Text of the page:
The practice of plant irradiation has resulted in the development of over 2000 new varieties of plants, most of which are now used in agricultural production. One example is the resistance to verticillium wilt of the "Todd's Mitcham" cultivar of peppermint, which was produced from a breeding and test program at Brookhaven National Laboratory from the mid-1950s. Additionally, the Rio Star Grapefruit, developed at the Texas A&M Citrus Center in the 1970s, now accounts for over three quarters of the grapefruit produced in Texas.
Despite the initial enthusiasm, the Atomic Gardening Society declined by the mid 1960s. This was due to a combination of a shifting political climate away from atomic energy and a failure on the part of the crowd sourced Society to produce noteworthy results. In spite of this, large-scale gamma gardens remained in use, and a number of commercial plant varieties were developed and released by laboratories and private companies alike.
p.E. Colorado Irradiado groundnut (mutant created with X-rays; high fat content and yield, 80% of groundnuts grown in Argentina in the 1980s was Colorado Irradiado)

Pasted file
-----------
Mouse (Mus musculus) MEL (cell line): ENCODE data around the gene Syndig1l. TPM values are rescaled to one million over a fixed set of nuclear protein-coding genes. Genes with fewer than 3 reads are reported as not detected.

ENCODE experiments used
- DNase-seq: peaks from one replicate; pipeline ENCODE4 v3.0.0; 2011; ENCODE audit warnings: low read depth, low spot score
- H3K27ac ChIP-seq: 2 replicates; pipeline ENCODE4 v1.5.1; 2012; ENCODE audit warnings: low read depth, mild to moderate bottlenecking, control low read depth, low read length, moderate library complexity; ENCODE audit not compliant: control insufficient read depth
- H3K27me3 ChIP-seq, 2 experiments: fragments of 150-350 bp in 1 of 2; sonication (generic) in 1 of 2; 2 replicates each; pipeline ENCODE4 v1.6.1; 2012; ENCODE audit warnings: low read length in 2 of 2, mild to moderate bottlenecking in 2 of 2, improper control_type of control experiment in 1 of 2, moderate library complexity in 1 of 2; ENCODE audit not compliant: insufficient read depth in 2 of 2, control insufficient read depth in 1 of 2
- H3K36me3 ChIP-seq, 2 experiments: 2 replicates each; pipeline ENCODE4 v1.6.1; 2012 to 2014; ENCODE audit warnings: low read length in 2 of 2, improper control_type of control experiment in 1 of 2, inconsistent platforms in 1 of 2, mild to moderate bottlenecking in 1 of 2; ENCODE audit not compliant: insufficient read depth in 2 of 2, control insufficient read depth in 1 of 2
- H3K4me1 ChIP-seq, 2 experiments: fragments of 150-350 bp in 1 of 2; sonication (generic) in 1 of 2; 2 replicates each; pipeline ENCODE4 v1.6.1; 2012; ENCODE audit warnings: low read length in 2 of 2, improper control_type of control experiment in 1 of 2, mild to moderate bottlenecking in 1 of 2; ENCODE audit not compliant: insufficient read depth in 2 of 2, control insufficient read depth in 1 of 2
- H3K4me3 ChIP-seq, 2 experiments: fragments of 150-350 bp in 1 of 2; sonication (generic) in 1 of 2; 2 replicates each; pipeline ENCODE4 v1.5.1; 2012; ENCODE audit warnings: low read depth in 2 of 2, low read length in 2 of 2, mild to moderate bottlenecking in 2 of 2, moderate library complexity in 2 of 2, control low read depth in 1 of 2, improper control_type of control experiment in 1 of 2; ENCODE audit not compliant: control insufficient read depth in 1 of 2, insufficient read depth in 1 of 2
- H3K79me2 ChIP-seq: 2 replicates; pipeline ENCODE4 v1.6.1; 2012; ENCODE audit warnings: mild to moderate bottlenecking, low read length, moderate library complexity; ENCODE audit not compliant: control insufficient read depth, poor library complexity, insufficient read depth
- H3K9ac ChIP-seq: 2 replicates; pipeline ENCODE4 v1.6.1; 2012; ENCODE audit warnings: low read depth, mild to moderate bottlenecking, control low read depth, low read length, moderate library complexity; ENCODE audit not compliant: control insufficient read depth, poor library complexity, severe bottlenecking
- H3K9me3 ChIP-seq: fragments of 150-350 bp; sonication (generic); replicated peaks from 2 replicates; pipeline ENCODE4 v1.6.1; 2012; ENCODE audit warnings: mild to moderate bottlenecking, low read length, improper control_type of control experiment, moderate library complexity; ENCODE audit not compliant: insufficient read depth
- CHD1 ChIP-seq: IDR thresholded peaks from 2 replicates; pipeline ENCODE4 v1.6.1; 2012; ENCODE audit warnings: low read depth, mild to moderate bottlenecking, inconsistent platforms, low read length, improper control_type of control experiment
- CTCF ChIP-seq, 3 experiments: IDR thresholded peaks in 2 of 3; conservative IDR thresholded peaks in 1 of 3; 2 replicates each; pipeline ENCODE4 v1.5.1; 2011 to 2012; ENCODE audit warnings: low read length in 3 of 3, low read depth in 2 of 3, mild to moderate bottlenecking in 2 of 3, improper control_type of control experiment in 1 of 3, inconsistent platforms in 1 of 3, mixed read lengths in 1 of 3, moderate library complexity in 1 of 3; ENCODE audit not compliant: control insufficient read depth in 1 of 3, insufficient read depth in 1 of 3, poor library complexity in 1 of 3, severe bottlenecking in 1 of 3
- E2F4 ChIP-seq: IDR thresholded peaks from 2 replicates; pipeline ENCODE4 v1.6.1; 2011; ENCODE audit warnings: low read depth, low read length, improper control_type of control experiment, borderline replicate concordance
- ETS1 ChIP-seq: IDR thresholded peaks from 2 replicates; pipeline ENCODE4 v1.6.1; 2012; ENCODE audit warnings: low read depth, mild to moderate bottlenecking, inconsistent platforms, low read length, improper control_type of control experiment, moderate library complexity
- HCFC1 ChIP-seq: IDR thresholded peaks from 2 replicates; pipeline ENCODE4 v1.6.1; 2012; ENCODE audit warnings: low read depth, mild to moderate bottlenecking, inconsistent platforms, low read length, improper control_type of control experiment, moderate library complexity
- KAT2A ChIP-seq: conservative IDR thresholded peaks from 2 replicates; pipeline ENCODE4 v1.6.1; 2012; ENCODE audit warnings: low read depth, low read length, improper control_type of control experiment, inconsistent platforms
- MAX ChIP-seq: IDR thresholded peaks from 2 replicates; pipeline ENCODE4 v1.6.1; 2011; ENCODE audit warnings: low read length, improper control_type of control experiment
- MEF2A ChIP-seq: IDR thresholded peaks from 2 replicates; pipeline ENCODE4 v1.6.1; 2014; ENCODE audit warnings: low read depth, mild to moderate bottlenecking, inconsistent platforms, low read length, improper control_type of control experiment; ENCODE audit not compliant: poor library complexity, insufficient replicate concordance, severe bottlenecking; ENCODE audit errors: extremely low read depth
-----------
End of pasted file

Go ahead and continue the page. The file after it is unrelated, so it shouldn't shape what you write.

Golden Promise barley (semi-dwarf, salt tolerant mutant created with gamma rays) Is used to make beer and whisky
Stadler wheat (high yield mutant with resistance to loose smut and leaf rust and earlier maturity)
Star Ruby and Rio red varieties of the Rio Star Grapefruit (created using thermal neutron techniques)
VND 95-20, VND-99-1 and VN121 rice mutants (increased yield, improved quality, resistance to disease and pests)
Luther and Pennrad barley (high yield mutant varieties; Pennrad also resistant to winter)
NIAB-78 cotton mutant (high yielding, heat tolerant, early maturing)
MA-9 cotton - the world's first mutant cotton, released in 1948 (X-ray radiation; drought tolerance, high yielding)